The Intelligent Community Forum (ICF) considers digital equality when evaluating what makes an Intelligent Community. The organization says Intelligent Communities promote digital equality by creating policies and programs that provide offline citizens with access to computers and broadband, by providing skills training and by promoting a compelling vision of the benefits that the broadband economy can bring to their lives.
In Sarnia-Lambton, an aging community where, for the first time in 2016 seniors outnumbered children, partners have come together to deliver the Cyber Seniors-Sarnia program.
Cyber Seniors-Sarnia is a digital skills tutoring program that addresses two local opportunities: 1) creating meaningful connections between seniors and youth; and 2) including seniors in the increasingly digital and online world.
High school students are matched with one or two seniors to learn basic computer and online skills. The curriculum follows a locally created workbook. Seniors, who pay what they can, learn at their own pace and can take the workbook home to practice between classes. There are eight lessons and each class is 90 minutes.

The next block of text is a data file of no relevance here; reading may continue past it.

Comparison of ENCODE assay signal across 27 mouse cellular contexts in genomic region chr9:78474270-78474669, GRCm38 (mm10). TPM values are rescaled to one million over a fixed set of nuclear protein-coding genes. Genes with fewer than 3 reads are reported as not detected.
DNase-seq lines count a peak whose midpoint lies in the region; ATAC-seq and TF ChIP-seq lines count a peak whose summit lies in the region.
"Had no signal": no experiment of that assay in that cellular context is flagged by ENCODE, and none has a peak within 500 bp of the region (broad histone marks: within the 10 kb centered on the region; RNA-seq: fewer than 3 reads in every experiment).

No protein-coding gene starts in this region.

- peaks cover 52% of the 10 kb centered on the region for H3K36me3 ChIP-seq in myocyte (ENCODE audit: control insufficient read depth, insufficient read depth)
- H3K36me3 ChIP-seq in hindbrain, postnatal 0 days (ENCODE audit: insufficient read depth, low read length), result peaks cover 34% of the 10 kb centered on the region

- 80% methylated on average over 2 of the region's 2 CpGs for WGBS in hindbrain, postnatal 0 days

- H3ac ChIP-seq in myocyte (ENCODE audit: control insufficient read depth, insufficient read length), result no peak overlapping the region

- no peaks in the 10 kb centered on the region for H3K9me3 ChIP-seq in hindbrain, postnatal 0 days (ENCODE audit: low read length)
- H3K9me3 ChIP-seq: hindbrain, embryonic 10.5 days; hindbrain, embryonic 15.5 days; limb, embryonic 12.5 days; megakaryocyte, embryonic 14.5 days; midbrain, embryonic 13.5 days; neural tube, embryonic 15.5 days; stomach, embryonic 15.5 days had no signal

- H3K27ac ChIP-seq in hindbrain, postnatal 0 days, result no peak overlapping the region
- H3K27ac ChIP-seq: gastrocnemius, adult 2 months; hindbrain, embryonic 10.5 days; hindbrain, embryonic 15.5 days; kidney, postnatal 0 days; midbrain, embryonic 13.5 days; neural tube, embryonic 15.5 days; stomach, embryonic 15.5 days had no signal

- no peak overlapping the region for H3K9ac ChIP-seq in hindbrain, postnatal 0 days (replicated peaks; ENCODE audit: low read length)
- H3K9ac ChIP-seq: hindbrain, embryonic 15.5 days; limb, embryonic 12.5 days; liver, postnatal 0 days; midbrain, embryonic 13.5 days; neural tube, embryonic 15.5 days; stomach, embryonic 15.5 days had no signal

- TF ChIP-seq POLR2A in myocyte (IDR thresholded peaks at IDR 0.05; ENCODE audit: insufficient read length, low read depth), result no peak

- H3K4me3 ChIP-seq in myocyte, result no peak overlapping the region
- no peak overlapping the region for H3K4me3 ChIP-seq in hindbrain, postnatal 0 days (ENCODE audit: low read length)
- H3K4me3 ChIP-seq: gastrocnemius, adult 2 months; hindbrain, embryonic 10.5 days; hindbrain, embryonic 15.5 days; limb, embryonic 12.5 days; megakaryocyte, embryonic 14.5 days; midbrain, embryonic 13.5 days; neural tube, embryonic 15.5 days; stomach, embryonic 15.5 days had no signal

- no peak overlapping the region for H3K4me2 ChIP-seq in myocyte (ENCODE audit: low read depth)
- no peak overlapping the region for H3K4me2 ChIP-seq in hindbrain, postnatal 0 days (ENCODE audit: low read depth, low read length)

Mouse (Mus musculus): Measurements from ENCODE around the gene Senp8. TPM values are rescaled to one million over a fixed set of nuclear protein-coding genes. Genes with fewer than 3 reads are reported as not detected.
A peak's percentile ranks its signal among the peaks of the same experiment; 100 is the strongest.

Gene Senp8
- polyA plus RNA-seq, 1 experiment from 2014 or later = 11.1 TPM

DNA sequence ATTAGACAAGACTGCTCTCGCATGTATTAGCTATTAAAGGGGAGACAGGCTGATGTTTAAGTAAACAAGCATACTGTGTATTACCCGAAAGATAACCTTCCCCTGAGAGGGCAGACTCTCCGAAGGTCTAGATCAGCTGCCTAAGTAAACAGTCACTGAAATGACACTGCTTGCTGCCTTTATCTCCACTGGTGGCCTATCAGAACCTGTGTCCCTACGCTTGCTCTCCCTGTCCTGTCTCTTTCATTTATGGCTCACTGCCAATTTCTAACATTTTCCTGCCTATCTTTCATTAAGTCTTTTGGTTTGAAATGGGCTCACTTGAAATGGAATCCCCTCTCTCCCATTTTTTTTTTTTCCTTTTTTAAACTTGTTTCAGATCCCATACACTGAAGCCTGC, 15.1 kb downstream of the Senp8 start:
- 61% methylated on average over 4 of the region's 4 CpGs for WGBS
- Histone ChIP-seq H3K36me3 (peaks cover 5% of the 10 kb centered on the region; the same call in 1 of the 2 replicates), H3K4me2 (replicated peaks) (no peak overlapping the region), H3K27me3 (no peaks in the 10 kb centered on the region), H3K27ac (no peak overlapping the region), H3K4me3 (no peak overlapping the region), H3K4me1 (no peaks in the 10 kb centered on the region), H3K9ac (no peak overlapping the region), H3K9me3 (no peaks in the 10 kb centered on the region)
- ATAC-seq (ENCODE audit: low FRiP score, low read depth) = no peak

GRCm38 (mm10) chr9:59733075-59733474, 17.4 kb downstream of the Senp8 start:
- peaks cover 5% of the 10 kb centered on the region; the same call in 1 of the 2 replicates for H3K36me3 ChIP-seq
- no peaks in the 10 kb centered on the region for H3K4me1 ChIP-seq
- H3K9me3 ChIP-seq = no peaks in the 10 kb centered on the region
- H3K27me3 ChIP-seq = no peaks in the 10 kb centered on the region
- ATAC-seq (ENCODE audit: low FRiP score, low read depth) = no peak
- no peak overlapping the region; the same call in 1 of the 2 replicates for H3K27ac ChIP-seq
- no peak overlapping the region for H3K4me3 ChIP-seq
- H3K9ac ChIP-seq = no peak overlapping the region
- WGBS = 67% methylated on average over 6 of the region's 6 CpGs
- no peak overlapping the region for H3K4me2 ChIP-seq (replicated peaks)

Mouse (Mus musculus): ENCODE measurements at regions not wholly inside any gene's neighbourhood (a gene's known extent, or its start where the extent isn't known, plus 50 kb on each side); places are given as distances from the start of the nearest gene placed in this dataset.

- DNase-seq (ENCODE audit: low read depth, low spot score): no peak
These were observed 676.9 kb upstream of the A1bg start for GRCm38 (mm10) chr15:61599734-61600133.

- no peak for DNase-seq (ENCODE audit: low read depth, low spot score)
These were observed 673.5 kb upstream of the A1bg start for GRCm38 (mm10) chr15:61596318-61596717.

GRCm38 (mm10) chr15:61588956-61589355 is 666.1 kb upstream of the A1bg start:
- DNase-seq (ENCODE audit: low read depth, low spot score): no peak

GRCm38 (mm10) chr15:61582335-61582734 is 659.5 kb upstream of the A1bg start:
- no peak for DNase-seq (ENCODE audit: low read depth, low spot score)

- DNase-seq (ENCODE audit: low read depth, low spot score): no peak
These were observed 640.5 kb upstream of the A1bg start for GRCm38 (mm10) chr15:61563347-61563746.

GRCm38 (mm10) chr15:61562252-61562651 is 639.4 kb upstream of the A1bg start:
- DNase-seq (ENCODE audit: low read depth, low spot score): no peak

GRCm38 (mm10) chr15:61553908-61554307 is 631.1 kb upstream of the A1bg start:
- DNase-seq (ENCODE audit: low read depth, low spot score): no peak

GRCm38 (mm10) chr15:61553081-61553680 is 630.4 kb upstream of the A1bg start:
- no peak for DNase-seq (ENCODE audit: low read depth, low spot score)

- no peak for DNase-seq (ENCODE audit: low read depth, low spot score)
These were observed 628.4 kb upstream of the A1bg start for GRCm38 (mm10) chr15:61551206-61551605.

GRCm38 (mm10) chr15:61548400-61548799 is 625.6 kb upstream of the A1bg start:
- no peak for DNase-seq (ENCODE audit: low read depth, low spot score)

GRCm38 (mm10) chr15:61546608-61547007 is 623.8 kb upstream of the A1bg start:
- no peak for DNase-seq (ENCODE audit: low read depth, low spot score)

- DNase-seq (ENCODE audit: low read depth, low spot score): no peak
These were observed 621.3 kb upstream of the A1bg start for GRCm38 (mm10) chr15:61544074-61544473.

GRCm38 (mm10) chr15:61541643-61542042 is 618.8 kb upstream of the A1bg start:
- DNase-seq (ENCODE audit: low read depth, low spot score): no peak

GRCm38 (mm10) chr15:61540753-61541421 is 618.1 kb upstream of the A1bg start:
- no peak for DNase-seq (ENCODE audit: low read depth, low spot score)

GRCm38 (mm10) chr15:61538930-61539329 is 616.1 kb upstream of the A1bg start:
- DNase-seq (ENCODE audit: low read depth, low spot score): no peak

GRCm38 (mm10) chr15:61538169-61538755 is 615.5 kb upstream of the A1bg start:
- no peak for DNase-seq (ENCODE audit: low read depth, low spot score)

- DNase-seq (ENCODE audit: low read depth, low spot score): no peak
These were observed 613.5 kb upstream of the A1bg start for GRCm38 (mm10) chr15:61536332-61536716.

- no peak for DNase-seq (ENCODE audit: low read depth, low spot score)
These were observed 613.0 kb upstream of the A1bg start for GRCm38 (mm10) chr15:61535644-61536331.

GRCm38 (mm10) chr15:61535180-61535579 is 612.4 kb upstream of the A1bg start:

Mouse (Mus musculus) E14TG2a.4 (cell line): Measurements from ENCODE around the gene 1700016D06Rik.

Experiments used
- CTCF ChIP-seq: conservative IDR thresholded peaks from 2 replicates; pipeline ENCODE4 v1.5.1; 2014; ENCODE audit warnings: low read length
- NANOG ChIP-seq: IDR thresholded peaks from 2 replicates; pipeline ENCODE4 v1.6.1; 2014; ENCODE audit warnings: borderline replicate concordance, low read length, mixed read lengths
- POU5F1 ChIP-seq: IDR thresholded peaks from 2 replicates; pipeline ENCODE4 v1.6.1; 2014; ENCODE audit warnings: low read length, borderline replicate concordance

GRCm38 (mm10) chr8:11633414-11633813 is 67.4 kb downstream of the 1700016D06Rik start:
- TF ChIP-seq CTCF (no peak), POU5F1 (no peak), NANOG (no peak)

The idea came from a documentary film where students taught long-term care home residents how to use the internet. They met one-on-one in apartments and the time frame was quite long. In the local version, participants meet as a group twice a week at central locations close to all four local high schools to make the volunteer opportunity accessible to students. The program is also offered to some seniors in their own homes.
Since September 2016, 60 seniors have participated in the program, learning about WiFi, online safety, Google searches, source credibility, email, and various social media platforms. Seniors learn digital and online skills. Students earn volunteer hours.
In addition to the curriculum, seniors gain the ability to communicate with their family and friends through Facebook and can pursue personal interests through YouTube and Google. They also form bonds with a teenagers and learn more about that generation.
Meantime, over 25 students have volunteered for the program, gaining experience teaching, mentoring and working with seniors while learning valuable, traditional communication skills, and more about an older generation.
Cyber Seniors-Sarnia is rewarding for the students because they see firsthand rapid progress by their elder partners — they see that their time and help matter. Equally important, cross-generational understanding, mutual respect and personal connections are formed. While busy with the tasks at hand, participants also share stories of their lives, their families, and their experiences of living in very different times. During their time together, real relationships develop. By the end of the classes, each walks away with a greater understanding of the other generation and often gain a new friend.
Check out our blog at this time next week as we explore sustainable practices in our community.